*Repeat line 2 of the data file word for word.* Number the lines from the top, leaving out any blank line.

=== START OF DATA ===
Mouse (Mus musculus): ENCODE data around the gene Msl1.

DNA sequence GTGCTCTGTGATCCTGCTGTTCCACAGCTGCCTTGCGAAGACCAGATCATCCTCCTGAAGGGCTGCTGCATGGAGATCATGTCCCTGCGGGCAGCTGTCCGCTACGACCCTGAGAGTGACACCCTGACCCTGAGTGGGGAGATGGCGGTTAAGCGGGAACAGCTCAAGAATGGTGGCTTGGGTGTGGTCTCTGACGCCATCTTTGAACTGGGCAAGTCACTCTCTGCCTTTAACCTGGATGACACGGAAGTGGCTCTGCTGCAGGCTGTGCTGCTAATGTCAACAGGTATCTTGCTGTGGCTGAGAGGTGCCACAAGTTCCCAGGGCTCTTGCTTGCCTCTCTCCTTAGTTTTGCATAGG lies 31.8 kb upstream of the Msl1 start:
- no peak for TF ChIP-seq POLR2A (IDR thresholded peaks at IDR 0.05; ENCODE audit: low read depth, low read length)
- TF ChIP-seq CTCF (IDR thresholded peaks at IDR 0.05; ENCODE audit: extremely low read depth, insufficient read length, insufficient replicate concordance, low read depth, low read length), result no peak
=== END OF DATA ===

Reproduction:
DNA sequence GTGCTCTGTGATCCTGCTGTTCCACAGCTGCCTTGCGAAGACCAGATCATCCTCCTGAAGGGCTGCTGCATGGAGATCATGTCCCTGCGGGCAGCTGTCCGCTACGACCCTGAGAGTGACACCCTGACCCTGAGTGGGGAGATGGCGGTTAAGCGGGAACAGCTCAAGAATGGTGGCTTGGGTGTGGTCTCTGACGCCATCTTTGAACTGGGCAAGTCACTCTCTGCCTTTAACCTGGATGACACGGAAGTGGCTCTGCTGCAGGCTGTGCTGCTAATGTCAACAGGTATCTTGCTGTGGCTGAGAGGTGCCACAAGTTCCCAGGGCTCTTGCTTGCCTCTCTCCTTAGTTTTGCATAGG lies 31.8 kb upstream of the Msl1 start: